+248 432 5806 info@seyccat.org

BGF# 1 

Type: Large

SeyCCAT Strategic Objective: Empower the fisheries sector with robust science and knowhow to improve governance, sustainability, value and market options

Lead Project Partner: Marine Conservation Society Seychelles

Partners: University of Seychelles, Blue Economy Research Institute, Anse Forbans Community Conservation Programme, Seychelles Fishing Authority

Summary: Spiny lobsters are an important source of income for local fishers in Seychelles, however, declines in abundance prevent consistency in the operation of the commercial fishery. In recent years, many of the fringing reefs in Seychelles, have become dominated by fleshy macro algae and no longer support the same numbers of common and commercially important reef inhabitants, such as lobsters and octopus. The bleaching events and subsequent collapse of coral reefs have triggered this paradigm shift and reduced the availability of potential habitat to these species.

Supplementation of degraded reefs with artificial habitats has been shown to provide valuable increases in spiny lobster numbers but for this to be a real increase in population, rather than an aggregation of existing stock, the level of recruitment and availability of lobster post-larval phases and juveniles has to be assessed and if necessary managed. Similarly, a clearer knowledge of the juvenile to adult lifecycle habitat requirements is necessary as lobsters undergo multiple moults during which they need security from predators.

Anse Royale and Anse Forbans are both fringing reef structures along the South East Coast of Mahe; over the years there have been marked changes at these sites, in both coral reef and other benthic habitats, most notably sea-grasses. Bel Ombre is on the North West coast and has been surveyed for lobsters by the SFA monitoring programme and would be used as a reference site to assess the effects of artificial habitats on wild lobster population.

SeyCCAT Funds: SCR 950,290

Co-finance: SCR 959,178

Duration: June 2018 to May 2019

Download the project application form


Larval assessment Laboratory protocol

A large amount of zooplankton were captured and the lack of knowledge at national level in zooplankton analysis and identification lead us to create a laboratory protocol and a literature database (available) to describe the samples and count the numbers of lobster phyllosoma and puerulus larvae caught. This protocol and database were used during the training sessions with the Seychelles Fishing Authority and the University of Seychelles.




  • Training session for 11 students and 8 SFA staff
  • Presentations to 102 students from P5 and P6 of Takamaka School and Anse Royale School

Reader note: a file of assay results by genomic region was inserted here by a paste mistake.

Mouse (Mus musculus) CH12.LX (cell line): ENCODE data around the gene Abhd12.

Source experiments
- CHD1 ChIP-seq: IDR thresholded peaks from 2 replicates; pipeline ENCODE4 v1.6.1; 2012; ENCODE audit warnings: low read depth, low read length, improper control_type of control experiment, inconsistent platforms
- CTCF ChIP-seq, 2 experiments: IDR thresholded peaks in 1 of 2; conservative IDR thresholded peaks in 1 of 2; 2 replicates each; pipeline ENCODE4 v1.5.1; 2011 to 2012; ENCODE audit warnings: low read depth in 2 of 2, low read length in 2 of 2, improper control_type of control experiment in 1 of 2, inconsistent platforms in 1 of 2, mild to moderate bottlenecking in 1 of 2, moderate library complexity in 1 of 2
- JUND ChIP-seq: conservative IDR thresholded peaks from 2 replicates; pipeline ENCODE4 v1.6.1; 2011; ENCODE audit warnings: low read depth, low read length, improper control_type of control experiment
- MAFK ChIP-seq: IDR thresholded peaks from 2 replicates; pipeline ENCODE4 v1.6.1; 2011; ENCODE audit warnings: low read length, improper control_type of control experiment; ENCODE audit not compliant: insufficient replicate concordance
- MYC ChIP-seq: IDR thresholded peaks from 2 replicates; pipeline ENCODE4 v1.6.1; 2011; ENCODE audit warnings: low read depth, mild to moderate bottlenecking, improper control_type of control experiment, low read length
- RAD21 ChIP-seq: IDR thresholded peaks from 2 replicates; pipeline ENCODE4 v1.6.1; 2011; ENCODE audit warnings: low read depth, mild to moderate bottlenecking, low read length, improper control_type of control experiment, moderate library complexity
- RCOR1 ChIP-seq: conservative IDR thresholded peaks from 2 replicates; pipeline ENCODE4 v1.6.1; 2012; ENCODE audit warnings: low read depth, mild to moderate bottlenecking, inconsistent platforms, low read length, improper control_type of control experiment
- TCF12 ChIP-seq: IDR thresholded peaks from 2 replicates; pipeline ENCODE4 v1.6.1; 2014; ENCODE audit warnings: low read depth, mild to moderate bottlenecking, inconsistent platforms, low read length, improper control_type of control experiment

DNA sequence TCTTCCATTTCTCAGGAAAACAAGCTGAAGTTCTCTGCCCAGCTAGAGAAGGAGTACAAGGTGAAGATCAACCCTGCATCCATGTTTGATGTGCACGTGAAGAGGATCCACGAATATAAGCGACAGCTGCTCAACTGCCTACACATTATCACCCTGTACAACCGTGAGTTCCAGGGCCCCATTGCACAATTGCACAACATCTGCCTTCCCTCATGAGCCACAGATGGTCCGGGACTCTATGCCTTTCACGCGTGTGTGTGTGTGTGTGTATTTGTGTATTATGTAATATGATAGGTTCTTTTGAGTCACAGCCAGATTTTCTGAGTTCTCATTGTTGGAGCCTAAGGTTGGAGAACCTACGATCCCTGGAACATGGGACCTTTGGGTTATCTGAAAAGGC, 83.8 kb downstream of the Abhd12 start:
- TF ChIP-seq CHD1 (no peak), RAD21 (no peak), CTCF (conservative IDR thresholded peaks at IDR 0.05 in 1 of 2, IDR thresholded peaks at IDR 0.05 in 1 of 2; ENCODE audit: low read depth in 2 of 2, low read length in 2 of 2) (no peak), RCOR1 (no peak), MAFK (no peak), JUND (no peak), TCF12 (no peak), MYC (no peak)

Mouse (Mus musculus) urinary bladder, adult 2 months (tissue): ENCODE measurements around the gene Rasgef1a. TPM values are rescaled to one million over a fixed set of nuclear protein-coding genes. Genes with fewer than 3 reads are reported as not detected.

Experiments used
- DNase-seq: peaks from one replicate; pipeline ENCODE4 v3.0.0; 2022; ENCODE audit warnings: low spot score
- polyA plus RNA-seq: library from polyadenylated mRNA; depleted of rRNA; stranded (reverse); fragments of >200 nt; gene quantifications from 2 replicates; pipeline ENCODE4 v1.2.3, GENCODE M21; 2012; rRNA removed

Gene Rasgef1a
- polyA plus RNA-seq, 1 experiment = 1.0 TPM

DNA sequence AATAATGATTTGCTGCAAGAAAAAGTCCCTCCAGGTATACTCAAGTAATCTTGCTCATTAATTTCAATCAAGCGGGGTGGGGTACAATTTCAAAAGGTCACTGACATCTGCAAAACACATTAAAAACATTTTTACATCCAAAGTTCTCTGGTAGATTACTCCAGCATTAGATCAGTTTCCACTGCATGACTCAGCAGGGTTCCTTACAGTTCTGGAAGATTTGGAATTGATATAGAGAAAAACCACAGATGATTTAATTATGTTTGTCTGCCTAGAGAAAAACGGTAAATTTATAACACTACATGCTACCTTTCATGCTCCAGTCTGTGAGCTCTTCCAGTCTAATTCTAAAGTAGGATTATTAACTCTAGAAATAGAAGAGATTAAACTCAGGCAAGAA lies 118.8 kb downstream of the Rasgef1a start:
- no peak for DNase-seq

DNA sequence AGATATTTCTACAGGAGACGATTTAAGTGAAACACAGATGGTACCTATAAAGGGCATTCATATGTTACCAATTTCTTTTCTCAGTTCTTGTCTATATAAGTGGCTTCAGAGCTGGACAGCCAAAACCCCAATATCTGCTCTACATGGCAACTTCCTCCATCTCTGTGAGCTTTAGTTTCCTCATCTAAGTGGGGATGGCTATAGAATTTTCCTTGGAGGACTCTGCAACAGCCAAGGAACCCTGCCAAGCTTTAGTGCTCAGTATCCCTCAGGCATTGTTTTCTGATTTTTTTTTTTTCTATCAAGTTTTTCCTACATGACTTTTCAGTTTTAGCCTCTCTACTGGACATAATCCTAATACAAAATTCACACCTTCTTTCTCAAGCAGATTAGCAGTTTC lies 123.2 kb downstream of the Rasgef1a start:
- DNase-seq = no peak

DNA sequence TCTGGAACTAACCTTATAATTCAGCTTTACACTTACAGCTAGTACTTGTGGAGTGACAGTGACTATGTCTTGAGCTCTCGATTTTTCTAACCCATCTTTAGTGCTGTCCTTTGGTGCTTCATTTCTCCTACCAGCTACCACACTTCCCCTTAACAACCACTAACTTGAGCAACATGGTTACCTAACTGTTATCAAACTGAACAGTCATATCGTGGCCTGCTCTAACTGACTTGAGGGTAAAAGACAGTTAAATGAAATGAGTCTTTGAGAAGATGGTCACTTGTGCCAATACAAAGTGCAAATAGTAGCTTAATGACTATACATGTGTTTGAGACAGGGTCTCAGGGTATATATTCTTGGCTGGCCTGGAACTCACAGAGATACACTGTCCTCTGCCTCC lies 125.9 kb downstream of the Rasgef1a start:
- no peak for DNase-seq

Spiny lobsters have a complex mero-planktonic lifecycle from a larva living in the open sea to an adult living on the seafloor. The management of the fishery requires a good understanding of all the stages of the spiny lobster life cycle. In this context, the objective of this paper is to provide a short review of the spiny lobster (Panulirus sp.) life cycle and the ecological and fisheries management implications.

Gaps Highlighted

This project has identified gaps that will guide further studies to ensure that any follow-on work done by researchers will build on this and can also update educational materials to highlight these issues.

  • The level of lobster larvae in the coastal ecosystem needs to be confirmed by an alternate monitoring methodology (such as by plankton tows) to confirm if results from the settlement monitoring (light traps and micro habitats) is accurate. The project’s capture of only 2 puerulus and no phyllosoma despite 11 months of monitoring is potentially indicative of very low levels of recruitment and settlement which can only be resolved by long term monitoring.
  • The knowledge on the factors influencing the recruitment of spiny lobster populations in Seychelles needs to be defined:

o The local and national ocean current patterns need to be established over the course of the seasons and the localised retention and dispersion in coastal areas established to help define the most likely areas for larval arrival and settlement.

o The impact of climate change on the species, their larva, regional connectivity and prevailing oceanographic conditions needs to be established.

o Potential barriers to settlement and local threats to puerulus need to be established.

The project helps a sustainable future by providing new data on the spiny lobster population’s ecology. Although the project was not able to provide all the responses we had hoped, it has allowed us to refine future research directions and questions that need to be address by private industries and the government to attain a sustainable fishery.